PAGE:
Masjid yang terletak di kota yerussalem, AlQuds ini merupakan Masjid suci ketiga setelah Masjidil Haram dan Masjid Nabawi. Akan tetapi suasana di Masjidil Aqsa saat kami Ziarah pada bulan April 2012 tampak jauh berbeda dengan kedua Masjid suci tersebut. Tidak tampak keramaian kaum muslim yang beribadah di dalamnya, pelataran tampak sepi. Masjid ini memanggil kita untuk menziarahinya.

Alhamdulillah Keadaan saat kami ziarah ke Palestina AlQuds aman. Sistem imigrasi Israel yang menjadi momok, Alhamdulillah dapat dijalani dengan lancar atas Kuasa Allah SWT.

Insya Allah Kami membuka Umroh Plus Jordan dan Palestina April 2013. Rasakan kenikmatan Solat, ziarah ke makam para Nabiyullah bersama kami. Insya Allah.

Sumber : http://www.fatimahzahra.com

Baca Artikel Lainnya : FATIMAH ZAHRA TOUR HAJI DAN UMROH

Imagine an elite professional services firm with a high-performing, workaholic culture. Everyone is expected to turn on a dime to serve a client, travel at a moment’s notice, and be available pretty much every evening and weekend. It can make for a grueling work life, but at the highest levels of accounting, law, investment banking and consulting firms, it is just the way things are.

Except for one dirty little secret: Some of the people ostensibly turning in those 80- or 90-hour workweeks, particularly men, may just be faking it.

Many of them were, at least, at one elite consulting firm studied by Erin Reid, a professor at Boston University’s Questrom School of Business. It’s impossible to know if what she learned at that unidentified consulting firm applies across the world of work more broadly. But her research, published in the academic journal Organization Science, offers a way to understand how the professional world differs between men and women, and some of the ways a hard-charging culture that emphasizes long hours above all can make some companies worse off.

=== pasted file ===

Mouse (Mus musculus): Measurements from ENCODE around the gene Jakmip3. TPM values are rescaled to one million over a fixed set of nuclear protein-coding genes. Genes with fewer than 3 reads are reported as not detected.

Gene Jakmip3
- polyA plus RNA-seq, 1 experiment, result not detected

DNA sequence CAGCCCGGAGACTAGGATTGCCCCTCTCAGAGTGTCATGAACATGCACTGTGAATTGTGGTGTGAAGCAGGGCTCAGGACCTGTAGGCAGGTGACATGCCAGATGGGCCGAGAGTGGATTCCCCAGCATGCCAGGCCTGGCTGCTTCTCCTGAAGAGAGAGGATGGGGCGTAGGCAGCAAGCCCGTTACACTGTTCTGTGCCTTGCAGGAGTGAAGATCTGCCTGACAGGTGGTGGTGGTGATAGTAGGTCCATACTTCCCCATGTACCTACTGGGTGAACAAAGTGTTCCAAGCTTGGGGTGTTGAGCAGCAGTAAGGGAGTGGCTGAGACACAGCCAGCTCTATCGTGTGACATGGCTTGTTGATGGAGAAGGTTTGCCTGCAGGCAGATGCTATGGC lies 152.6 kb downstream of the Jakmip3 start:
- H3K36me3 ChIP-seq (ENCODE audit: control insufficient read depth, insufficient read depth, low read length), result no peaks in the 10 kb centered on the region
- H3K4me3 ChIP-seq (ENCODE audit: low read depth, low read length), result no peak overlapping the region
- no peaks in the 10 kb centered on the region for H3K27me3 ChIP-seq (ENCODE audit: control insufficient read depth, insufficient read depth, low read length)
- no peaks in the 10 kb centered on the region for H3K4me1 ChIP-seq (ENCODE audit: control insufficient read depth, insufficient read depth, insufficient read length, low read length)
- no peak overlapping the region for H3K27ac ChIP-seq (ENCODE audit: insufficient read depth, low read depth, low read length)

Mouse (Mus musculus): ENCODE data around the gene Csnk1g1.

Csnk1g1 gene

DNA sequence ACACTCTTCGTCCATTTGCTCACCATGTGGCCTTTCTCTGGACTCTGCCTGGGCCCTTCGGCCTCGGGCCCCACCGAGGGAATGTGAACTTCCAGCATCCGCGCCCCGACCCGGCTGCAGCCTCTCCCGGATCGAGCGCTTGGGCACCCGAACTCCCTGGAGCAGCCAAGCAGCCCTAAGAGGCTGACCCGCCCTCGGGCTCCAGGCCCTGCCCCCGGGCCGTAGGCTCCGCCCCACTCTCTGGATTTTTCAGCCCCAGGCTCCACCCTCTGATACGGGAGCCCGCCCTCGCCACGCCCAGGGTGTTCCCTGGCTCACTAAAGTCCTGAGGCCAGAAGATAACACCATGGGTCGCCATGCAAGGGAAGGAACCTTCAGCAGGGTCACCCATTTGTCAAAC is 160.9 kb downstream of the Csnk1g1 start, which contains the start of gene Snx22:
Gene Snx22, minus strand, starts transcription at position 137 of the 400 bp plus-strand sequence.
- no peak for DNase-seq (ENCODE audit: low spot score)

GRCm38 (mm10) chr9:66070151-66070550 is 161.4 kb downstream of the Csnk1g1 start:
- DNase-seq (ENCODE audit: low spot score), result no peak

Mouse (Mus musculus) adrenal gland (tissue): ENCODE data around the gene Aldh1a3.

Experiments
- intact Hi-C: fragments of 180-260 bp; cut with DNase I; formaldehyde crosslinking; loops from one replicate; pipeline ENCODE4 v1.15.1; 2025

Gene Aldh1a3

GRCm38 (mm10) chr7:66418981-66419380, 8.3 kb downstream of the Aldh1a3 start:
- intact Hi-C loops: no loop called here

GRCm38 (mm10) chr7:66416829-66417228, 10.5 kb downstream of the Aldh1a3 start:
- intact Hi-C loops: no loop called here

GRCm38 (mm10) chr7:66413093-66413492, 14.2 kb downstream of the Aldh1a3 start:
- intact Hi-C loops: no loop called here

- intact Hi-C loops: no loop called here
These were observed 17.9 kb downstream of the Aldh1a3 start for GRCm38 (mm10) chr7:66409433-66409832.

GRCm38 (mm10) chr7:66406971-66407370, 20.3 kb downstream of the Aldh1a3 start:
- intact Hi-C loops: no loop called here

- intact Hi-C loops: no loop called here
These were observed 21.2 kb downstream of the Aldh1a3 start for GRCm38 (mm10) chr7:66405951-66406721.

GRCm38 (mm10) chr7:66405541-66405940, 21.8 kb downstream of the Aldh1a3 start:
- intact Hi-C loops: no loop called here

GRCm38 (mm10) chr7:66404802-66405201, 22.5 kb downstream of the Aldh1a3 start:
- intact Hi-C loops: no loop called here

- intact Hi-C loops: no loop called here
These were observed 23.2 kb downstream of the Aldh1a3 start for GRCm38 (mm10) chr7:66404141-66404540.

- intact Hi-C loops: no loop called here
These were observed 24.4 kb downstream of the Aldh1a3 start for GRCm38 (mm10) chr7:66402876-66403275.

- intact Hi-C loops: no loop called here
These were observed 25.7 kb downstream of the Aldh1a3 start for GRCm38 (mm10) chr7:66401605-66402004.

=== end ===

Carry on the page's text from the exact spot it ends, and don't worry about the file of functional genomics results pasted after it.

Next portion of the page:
Photo
 
Credit Peter Arkle

Ms. Reid interviewed more than 100 people in the American offices of a global consulting firm and had access to performance reviews and internal human resources documents. At the firm there was a strong culture around long hours and responding to clients promptly.

“When the client needs me to be somewhere, I just have to be there,” said one of the consultants Ms. Reid interviewed. “And if you can’t be there, it’s probably because you’ve got another client meeting at the same time. You know it’s tough to say I can’t be there because my son had a Cub Scout meeting.”

Some people fully embraced this culture and put in the long hours, and they tended to be top performers. Others openly pushed back against it, insisting upon lighter and more flexible work hours, or less travel; they were punished in their performance reviews.

The third group is most interesting. Some 31 percent of the men and 11 percent of the women whose records Ms. Reid examined managed to achieve the benefits of a more moderate work schedule without explicitly asking for it.

They made an effort to line up clients who were local, reducing the need for travel. When they skipped work to spend time with their children or spouse, they didn’t call attention to it. One team on which several members had small children agreed among themselves to cover for one another so that everyone could have more flexible hours.